Engagement: The Key to Virtual Meetings

Key to Virtual Meetings

Elizabeth A. Recupero, DO, MPH, MEd. June 1, 2020

Successful digital live group discussions are a key part of a meaningful Gather-ed experience. Therefore, it’s important to consider what makes an online meeting exceptional. I can sum this up in one word – ENGAGEMENT.  And how can we engage participants virtually?  In face to face meetings and presentations, we rely on both visual and non-visual cues.   In a virtual world, many of these cues are not there. It is therefore critical to create an environment where group members PARTICIPATE.   

Here are 5 basic tips to enhancing engagement:

Start on time. Emphasize your expectation that all participants must be on time for your virtual meeting. It is very distracting to have multiple interruptions from participants joining late. Setting the ground rules demonstrates that the meeting is professional and has the same expectations as a face to face meeting. The same courtesy and rules for face to face meetings apply to virtual settings. This not only lends structure to your online meeting but demonstrates that you respect and value your participants’ time.

Bring your audience into the room or give voice to all participants. Not all people are comfortable speaking in a virtual setting. In order to have everyone participate virtually, it is important to have all voices heard right from the start. This could be as simple as taking a roll call. Alternatively, you can have a one word “check in”; participants are asked to offer one word to describe what they are thinking or feeling in the moment. For example: excited, interested, bored, hungry, sleepy, anxious, or happy. This “check in” takes only 2-3 minutes and gives everyone the opportunity to speak by creating a psychologically safe environment for expressing ideas. While it is ok to be silent, the thing you want to avoid is the silent participant who is not engaged or who may feel uncomfortable in expressing his/her thoughts.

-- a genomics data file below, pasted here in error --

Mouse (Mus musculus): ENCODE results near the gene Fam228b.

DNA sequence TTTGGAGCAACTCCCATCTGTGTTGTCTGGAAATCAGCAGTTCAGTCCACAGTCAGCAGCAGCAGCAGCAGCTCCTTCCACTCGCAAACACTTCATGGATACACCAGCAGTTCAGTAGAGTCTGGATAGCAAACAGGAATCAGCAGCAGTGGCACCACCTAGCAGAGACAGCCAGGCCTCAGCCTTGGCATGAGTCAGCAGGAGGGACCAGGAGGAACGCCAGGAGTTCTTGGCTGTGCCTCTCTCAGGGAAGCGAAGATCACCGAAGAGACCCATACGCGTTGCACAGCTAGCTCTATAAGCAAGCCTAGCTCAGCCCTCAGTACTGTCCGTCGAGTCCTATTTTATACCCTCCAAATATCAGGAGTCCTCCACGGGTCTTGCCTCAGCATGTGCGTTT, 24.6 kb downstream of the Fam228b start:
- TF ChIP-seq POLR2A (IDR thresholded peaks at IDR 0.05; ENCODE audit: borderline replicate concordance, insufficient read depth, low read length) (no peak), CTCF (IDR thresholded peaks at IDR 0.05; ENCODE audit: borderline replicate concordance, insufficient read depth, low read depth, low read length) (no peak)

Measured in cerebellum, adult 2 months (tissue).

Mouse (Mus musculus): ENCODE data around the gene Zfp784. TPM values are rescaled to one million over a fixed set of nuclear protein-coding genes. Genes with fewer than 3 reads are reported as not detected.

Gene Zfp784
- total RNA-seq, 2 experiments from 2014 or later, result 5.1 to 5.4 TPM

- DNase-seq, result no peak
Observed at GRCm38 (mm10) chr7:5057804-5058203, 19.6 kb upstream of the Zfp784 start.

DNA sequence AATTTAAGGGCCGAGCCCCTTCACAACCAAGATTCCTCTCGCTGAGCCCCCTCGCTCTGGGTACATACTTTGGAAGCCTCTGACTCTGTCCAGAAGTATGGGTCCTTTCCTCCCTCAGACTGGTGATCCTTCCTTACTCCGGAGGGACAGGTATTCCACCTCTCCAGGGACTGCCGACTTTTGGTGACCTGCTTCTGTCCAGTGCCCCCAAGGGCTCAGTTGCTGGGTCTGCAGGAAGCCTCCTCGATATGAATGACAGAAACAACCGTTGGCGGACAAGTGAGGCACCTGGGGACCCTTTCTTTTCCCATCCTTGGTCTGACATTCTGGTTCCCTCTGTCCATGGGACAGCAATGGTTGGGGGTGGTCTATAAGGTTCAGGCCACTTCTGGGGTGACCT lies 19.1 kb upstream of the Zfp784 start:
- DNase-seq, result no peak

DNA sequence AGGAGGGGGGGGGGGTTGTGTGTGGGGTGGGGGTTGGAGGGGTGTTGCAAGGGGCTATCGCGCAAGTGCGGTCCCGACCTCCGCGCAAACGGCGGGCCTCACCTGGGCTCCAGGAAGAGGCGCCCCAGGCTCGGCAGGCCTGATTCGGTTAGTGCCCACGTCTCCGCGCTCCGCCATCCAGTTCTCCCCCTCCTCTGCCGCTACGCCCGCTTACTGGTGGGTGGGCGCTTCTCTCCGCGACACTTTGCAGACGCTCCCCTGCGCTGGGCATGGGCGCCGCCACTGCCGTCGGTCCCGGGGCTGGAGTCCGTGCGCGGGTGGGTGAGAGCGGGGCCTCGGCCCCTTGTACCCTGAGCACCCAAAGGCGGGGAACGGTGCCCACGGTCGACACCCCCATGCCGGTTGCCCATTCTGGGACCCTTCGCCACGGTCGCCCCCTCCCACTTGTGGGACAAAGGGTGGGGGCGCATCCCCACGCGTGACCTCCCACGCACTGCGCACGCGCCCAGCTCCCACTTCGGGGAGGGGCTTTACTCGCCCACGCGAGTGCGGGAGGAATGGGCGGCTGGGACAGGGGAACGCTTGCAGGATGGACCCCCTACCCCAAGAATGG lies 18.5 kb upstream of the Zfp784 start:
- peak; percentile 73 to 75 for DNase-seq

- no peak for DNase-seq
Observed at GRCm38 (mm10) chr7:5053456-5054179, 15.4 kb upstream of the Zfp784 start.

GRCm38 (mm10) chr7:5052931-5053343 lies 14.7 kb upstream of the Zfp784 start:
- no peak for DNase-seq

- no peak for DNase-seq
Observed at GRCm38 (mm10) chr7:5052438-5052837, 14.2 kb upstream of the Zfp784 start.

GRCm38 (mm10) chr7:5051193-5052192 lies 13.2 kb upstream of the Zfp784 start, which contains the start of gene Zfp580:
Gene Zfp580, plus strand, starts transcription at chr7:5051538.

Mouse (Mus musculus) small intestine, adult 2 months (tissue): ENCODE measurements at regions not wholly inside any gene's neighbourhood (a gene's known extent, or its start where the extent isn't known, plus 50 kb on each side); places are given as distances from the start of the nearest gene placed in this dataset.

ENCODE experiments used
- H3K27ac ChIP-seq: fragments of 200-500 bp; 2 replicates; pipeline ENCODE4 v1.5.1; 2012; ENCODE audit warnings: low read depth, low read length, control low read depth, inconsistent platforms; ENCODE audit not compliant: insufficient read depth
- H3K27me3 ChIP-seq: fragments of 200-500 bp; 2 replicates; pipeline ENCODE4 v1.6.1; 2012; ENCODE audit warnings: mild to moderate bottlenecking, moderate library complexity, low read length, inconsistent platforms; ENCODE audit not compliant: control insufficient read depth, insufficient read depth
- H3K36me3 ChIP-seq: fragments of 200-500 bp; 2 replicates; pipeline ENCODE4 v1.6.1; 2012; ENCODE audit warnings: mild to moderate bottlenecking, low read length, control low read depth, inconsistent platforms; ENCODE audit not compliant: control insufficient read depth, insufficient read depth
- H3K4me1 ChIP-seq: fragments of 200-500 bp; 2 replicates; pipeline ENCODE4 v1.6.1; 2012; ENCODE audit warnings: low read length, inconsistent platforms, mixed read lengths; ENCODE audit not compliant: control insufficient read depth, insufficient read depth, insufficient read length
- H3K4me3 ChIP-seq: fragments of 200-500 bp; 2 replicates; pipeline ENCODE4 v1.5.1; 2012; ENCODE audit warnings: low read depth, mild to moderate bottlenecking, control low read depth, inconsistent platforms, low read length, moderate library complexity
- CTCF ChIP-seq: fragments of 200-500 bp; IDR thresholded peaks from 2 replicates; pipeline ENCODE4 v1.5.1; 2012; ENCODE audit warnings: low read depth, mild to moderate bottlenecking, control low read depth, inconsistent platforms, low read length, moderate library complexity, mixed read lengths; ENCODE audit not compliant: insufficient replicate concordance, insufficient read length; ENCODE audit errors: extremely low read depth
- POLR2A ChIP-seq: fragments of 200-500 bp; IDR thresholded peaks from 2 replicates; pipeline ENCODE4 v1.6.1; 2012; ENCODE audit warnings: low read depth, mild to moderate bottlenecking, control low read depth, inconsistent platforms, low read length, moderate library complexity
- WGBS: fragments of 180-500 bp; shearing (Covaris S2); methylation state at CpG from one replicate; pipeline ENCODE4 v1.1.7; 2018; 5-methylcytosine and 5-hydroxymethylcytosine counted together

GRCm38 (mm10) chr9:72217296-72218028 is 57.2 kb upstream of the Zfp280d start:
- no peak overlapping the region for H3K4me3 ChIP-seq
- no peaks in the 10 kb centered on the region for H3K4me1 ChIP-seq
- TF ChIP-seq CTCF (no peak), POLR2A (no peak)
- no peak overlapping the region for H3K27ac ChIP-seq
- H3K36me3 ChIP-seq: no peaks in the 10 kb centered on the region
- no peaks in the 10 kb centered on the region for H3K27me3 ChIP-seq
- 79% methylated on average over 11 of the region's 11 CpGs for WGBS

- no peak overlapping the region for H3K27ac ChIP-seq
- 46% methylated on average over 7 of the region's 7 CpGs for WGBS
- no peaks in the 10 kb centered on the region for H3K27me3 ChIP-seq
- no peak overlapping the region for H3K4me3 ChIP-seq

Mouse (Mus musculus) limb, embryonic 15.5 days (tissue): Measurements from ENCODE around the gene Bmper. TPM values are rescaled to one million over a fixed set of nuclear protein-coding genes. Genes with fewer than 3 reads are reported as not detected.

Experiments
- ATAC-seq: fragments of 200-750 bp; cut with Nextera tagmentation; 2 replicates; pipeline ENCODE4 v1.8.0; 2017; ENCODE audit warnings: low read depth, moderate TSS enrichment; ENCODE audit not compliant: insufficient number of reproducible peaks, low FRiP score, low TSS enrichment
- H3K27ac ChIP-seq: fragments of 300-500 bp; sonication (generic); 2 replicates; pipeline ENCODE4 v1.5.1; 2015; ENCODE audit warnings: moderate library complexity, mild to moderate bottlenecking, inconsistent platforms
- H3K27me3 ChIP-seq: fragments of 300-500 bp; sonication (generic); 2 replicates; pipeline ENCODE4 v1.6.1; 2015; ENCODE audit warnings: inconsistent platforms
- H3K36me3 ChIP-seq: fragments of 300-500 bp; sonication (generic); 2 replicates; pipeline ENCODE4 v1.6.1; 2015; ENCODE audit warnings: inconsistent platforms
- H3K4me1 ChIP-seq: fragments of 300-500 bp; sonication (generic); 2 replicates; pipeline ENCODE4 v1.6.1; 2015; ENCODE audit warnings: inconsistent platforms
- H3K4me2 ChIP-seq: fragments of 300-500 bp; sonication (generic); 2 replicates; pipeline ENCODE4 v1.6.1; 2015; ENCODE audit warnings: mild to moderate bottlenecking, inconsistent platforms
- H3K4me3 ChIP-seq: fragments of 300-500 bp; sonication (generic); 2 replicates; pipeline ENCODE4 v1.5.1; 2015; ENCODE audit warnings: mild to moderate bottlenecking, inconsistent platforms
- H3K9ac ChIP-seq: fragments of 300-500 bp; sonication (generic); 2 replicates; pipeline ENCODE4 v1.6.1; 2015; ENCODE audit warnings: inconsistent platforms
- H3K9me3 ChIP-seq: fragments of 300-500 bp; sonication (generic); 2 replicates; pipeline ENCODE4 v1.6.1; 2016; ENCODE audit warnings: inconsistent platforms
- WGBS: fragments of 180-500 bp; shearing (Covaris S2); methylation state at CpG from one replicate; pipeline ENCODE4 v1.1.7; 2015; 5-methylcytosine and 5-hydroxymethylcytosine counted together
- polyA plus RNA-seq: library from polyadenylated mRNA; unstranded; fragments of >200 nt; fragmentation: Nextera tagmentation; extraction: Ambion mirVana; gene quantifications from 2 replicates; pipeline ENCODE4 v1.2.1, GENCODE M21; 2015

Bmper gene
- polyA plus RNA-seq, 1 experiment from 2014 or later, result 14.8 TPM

Encourage participation through the chat function. Using the meeting chat function to encourage the exchange of thoughts and ideas is a great way to know that participants are engaged, especially those participants that are less comfortable participating on camera. It may be difficult to multitask the facilitation of your session while monitoring the chat entries. If you are not able to do this well, simply assign someone to monitor the chat for you. For example, you can say “Jane will be monitoring the chat for me. So if you prefer to post your comments or questions as they arise, I will be checking in frequently to address anything that comes up.” This allows you to create a robust dialogue as you facilitate.

Leave time for end-of-meeting questions. You should set a specific amount of time at the end of your meeting for last thoughts, comments, and questions. I like to close virtual meetings with what I call pluses, minuses, and deltas. After asking if anyone has any last questions, it is very helpful to ask all participants the following 3 questions: 1) What went well or what did you like about today’s discussion? 2) What did not go well or what didn’t you like about today’s discussion ? and 3) What would you change for next time? These questions can be very brief, but it again allows everyone to share their thoughts about the session in which they participated.

End on time and thank your participants. Finally, showing respect to people by ending on time is one of the best ways of demonstrating that you expect everyone to be present during the entire meeting. If for some reason you finish early by a few minutes, it is appropriate to say “I’m giving everyone back 3 minutes of their time.” Your participating Group Members will appreciate this, since it shows you respect their time and value their attention when you are given it.

Elizabeth A. Recupero, DO, MPH, MEd is a primary care physician and a subject matter expert in patient centered care. She is nationally known as a facilitator, speaker, and educator of healthcare professionals on multiple topics including a Whole Person approach to medicine, communicating effectively with patients, empathy, and burnout.

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